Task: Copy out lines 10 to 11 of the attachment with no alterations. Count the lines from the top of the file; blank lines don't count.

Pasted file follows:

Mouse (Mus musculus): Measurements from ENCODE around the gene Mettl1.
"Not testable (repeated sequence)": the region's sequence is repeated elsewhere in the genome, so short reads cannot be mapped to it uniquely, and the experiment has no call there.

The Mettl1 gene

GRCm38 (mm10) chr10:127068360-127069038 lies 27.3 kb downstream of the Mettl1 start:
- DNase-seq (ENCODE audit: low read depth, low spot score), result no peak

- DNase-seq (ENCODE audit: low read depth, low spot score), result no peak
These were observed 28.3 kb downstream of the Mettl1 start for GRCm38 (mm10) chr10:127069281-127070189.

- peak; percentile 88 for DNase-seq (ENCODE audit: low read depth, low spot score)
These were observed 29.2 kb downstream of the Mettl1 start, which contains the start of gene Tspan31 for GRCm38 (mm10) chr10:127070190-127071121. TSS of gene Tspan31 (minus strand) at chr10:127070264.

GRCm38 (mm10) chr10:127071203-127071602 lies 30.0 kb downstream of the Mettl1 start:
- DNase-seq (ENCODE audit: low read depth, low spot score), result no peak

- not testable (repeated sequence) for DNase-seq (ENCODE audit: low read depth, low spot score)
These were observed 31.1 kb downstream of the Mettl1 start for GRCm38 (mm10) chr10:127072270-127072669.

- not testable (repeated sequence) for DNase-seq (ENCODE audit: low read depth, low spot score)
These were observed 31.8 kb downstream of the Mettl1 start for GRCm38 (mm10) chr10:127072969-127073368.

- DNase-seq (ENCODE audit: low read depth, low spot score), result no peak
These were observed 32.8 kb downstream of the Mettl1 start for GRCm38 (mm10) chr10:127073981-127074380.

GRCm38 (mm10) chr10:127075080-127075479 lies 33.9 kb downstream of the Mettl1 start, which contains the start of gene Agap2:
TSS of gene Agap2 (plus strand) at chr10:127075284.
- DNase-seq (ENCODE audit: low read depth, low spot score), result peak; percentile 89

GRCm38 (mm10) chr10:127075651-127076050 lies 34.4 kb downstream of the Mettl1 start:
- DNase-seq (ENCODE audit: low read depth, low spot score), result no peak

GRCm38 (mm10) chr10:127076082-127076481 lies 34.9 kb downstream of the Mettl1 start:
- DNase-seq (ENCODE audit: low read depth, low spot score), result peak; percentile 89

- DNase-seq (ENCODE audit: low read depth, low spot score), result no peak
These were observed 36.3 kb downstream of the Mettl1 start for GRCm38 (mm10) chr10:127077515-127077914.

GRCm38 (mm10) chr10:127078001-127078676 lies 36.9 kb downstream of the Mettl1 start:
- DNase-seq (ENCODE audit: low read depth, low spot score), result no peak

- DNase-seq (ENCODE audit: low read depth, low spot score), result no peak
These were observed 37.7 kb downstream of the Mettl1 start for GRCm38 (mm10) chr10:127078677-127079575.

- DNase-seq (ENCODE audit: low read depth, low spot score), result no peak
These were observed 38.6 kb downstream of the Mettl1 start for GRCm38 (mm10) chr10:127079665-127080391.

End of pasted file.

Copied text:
GRCm38 (mm10) chr10:127071203-127071602 lies 30.0 kb downstream of the Mettl1 start:
- DNase-seq (ENCODE audit: low read depth, low spot score), result no peak